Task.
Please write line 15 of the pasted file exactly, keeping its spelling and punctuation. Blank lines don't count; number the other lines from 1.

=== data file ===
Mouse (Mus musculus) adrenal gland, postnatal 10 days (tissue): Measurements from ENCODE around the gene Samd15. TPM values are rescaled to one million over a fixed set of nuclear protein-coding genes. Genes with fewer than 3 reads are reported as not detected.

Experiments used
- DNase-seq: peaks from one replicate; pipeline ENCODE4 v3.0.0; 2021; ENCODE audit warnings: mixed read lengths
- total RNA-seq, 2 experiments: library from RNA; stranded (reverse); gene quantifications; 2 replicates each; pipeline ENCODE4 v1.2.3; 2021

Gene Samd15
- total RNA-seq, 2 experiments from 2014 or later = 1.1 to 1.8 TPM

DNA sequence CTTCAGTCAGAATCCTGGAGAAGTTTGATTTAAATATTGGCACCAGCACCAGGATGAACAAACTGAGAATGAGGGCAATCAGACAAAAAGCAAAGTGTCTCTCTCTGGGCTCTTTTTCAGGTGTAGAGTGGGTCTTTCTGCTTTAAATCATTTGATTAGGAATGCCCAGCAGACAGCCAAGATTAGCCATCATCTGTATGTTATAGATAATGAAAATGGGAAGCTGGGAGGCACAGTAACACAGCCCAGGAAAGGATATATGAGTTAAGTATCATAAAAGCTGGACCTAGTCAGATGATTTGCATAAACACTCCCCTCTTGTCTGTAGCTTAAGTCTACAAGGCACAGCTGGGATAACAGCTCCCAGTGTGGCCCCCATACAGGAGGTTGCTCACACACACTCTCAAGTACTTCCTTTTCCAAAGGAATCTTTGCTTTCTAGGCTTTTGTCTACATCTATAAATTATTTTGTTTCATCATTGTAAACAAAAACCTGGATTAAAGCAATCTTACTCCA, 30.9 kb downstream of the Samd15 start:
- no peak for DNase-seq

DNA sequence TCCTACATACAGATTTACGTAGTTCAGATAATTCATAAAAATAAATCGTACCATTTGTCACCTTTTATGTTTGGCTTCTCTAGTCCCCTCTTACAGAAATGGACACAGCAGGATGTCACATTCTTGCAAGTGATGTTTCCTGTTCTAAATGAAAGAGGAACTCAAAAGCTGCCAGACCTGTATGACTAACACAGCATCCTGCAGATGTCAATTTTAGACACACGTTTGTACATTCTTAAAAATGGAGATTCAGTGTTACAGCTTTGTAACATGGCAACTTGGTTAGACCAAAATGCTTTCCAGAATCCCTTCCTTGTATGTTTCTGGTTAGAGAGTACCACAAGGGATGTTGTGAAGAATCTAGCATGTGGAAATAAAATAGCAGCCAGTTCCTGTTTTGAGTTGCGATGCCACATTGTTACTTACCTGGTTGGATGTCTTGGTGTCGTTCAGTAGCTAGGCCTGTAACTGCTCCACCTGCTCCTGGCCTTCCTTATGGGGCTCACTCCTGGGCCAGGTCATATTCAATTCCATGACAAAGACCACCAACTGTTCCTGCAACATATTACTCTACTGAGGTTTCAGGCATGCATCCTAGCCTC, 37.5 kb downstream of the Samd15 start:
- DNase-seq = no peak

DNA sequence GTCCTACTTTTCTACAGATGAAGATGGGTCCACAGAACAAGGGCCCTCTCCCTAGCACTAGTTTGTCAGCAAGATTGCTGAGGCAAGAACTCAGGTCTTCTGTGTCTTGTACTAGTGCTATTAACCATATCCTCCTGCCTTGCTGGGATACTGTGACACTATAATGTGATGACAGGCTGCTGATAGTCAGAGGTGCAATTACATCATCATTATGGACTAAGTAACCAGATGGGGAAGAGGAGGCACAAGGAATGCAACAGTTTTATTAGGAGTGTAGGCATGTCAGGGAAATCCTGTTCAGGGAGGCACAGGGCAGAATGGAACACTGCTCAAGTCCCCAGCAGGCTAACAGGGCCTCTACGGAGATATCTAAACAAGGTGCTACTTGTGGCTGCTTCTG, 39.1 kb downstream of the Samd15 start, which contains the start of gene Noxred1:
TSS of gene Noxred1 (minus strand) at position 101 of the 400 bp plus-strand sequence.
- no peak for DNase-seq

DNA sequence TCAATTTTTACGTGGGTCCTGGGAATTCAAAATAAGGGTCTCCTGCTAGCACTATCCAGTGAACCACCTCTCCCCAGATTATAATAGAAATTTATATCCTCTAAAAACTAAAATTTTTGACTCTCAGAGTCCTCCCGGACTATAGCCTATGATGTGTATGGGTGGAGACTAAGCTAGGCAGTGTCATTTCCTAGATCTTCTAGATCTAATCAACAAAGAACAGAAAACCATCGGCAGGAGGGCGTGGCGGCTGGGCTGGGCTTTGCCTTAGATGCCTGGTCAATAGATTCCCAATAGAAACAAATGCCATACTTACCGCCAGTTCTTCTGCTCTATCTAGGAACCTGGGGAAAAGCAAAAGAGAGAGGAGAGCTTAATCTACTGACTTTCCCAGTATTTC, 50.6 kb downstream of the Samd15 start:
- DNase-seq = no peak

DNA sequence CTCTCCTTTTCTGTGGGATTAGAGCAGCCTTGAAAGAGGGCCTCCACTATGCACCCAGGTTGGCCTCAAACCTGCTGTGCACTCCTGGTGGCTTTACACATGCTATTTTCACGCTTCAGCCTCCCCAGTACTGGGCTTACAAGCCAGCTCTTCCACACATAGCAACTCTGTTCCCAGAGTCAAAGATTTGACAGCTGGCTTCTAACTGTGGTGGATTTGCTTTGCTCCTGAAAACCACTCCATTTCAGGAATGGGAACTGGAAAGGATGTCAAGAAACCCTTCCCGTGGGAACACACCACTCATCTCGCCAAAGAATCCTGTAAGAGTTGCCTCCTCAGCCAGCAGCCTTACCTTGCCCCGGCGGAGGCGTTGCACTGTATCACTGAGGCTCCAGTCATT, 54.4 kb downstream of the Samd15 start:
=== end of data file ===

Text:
- DNase-seq = no peak